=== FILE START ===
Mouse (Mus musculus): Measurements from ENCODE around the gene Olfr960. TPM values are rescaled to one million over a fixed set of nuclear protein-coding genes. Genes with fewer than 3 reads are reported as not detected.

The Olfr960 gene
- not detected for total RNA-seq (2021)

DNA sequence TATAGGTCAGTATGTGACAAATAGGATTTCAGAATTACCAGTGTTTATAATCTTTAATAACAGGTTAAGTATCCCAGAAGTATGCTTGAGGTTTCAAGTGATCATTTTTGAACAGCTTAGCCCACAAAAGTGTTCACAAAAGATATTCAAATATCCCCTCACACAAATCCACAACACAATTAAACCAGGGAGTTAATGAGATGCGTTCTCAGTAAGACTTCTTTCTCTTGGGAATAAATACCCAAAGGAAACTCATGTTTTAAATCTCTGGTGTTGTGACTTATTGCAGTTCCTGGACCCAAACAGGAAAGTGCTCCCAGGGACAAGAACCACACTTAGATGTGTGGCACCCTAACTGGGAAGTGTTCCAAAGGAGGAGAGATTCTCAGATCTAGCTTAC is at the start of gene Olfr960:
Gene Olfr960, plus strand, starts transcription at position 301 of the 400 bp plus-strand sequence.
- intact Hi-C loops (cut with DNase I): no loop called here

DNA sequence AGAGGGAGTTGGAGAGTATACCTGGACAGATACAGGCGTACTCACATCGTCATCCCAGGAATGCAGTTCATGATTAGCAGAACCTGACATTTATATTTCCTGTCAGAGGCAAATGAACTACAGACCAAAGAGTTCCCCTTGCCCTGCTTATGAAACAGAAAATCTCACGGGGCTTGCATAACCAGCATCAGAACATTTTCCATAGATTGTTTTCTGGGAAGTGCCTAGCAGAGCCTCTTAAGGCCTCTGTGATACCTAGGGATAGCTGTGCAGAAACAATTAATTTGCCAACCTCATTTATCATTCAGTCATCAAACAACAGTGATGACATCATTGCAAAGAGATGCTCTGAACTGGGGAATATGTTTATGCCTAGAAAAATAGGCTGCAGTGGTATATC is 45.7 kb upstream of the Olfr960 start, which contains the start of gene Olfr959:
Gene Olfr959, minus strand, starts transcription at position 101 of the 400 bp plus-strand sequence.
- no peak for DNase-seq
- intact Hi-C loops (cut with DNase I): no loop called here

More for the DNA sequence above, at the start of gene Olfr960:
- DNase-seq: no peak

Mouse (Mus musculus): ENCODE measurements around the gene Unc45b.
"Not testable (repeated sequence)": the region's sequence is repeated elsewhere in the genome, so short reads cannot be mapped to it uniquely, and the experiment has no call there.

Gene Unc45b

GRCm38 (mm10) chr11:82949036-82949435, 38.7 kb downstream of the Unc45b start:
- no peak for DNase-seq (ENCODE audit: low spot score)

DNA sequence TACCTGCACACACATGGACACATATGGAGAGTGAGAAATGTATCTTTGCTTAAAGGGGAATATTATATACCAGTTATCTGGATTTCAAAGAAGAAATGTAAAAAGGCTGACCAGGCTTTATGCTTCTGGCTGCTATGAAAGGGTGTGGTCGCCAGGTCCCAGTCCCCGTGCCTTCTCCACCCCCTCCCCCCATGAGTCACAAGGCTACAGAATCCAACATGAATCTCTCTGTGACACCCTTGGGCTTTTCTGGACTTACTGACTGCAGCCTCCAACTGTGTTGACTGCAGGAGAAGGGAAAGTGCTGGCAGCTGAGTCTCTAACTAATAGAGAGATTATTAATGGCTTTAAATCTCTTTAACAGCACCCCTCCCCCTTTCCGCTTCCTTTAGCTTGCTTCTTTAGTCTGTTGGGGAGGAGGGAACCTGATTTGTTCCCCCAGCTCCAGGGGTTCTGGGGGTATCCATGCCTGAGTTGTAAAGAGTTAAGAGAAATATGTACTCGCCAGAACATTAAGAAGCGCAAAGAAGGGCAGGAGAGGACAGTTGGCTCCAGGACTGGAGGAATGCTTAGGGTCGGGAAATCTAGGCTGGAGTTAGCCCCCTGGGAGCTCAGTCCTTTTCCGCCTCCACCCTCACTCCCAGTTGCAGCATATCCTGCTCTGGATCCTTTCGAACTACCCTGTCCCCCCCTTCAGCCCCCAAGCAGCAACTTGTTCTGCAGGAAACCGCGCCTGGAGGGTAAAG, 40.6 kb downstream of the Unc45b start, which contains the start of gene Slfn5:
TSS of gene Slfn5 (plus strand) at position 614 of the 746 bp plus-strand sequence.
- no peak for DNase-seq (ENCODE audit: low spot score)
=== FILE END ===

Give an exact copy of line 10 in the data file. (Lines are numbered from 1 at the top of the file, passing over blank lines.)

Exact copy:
- intact Hi-C loops (cut with DNase I): no loop called here